Ham­mock Bay Golf & Coun­try Club

RSWLiving - - Golf - BY RICK WE­BER

If you’re play­ing the Ham­mock Bay Golf & Coun­try Club’s two cour­ses—The Rook­ery and Ham­mock Bay—you might run into Peter Ja­cob­sen, the ef­fer­ves­cent for­mer seven-time win­ner on the PGA Tour who fronted a band called Jake Trout and the Floun­ders, and then moved into golf-course de­sign. Ja­cob­sen, who de­signed Ham­mock Bay in 2003, along with Jim Hardy, and ren­o­vated The Rook­ery in 2014, has a home in Bonita Springs and is known to stop by Ham­mock Bay and hang out.

“He’s a great in­di­vid­ual and a fan­tas­tic am­bas­sador,” gen­eral man­ager Chris Ma­jor says. “He’s every bit in per­son the guy you see on TV. He will bend over back­wards to help you out. I can’t say enough good things about him. And I know he thinks a lot of these two cour­ses.”

The phi­los­o­phy of Ja­cob­sen and Hardy is “to make every hole beau­ti­ful and playable—but most of all, unique.” Based on my limited ex­pe­ri­ence with their de­signs—Red­stone and Black­Horse, both in Hous­ton—they suc­ceed. The two Ham­mock Bay Golf & Coun­try Club cour­ses are not to the level of those two—Ja­cob­sen’s course at Red­stone (now known as the Golf Club of Hous­ton) hosted the PGA Tour’s Shell Hous­ton Open from 2003-2005—but they per­fectly com­ple­ment each other.

“The Rook­ery is more of a cham­pi­onship venue—a lit­tle harder, a lit­tle longer (by 252 yards from the tips), a lit­tle more de­mand­ing,” Ma­jor ex­plains. “There are nat­u­ral wet­lands that come into play, which make it lit­tle more dif­fi­cult, and there are a few wa­ter car­ries. It has a big-time feel. We can host an event there.

“At Ham­mock Bay, golfers re­ally like the play­ing ex­pe­ri­ence— mean­ing they can play a round and not lose their ball,” he adds.

The cour­ses are af­fil­i­ated with the Marco Is­land Mar­riott Beach Re­sort. Ham­mock Bay is 7 miles north­east of the re­sort, and The Rook­ery is 4 miles north­east of Ham­mock Bay.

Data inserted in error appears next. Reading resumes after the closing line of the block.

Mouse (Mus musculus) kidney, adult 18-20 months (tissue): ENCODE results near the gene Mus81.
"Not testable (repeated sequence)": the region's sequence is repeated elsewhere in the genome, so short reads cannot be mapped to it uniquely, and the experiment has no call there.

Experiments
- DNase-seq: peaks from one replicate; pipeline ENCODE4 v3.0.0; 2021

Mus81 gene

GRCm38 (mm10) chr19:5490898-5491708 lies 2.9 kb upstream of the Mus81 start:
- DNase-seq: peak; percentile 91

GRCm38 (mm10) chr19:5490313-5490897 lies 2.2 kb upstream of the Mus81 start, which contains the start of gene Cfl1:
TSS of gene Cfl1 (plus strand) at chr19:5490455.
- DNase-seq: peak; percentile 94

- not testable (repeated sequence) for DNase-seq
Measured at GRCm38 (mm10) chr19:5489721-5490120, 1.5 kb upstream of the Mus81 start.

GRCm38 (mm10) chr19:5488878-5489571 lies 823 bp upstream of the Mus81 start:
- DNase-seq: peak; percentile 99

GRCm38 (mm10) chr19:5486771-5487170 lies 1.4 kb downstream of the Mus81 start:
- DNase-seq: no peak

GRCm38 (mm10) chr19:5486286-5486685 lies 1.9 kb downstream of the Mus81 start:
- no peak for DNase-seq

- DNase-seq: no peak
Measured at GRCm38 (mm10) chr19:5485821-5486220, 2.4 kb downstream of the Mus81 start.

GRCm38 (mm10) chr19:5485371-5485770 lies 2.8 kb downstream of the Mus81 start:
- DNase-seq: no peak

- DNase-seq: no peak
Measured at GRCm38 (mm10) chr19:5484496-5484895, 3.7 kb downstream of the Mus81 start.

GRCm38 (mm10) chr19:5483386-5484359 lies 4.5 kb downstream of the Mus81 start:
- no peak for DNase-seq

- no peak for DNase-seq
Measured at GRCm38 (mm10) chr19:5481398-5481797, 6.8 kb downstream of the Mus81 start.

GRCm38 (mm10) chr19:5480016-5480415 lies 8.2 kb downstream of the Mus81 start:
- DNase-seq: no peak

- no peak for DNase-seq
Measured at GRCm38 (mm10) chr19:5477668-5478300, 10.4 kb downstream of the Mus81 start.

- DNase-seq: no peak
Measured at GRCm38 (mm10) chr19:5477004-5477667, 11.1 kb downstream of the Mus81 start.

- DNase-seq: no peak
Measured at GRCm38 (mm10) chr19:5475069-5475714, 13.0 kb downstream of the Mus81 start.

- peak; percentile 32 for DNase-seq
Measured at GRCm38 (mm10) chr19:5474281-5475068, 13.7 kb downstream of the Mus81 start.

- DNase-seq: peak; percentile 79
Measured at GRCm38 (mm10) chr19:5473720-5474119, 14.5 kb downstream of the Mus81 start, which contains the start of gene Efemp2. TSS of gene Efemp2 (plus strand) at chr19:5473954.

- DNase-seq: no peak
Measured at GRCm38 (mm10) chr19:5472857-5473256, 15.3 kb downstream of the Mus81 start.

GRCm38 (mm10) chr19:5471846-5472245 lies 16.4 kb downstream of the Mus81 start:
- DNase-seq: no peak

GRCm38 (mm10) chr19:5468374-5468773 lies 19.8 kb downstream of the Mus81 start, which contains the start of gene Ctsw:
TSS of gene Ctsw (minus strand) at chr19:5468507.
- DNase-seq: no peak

A rook­ery is de­fined as “a breed­ing ground or haunt es­pe­cially of gre­gar­i­ous birds.” Sure seems to fit at The Rook­ery. The shal­low wet­lands at­tract many species of birds—I saw great blue herons, great egrets, red-shoul­dered hawks and ibises—and there was one very vo­cal bird that I never saw on the second hole that was still squawk­ing loudly an hour later when I teed off on the par­al­lel sev­enth.

Ham­mock Bay’s fair­ways are lined with live oaks and rolling ter­rain. It was one of the first cour­ses in the coun­try to use pas­palum, a salt-tol­er­ant tur­f­grass. The en­tire de­vel­op­ment is one of only nine world­wide to earn a Sus­tain­able De­vel­op­ment Cer­ti­fied Gold rank­ing from Audubon In­ter­na­tional.

“One of the fea­tures of the pas­palum grass and fair­ways is that the ball stands up,” Ma­jor says. “It’s kind of like hit­ting off ar­ti­fi­cial turf. It gives you a re­ally com­fort­able feel. It’s vis­ually stun­ning grass that has a real vi­brant color so you can see the mow­ing pat­terns.”

How pleased is Mar­riott with the cour­ses? Ham­mock Bay was named the 2014 Golf Prop­erty of the Year by Mar­riott out of its 70 world­wide golf prop­er­ties. Rick We­ber has won the Casey Medal for Mer­i­to­ri­ous Jour­nal­ism and two As­so­ci­ated Press Sports Ed­i­tors awards (col­umn writ­ing and fea­tures), has writ­ten a book, Pink Lips and Fin­ger­tips, and con­trib­uted to three Chicken Soup for the Soul books.

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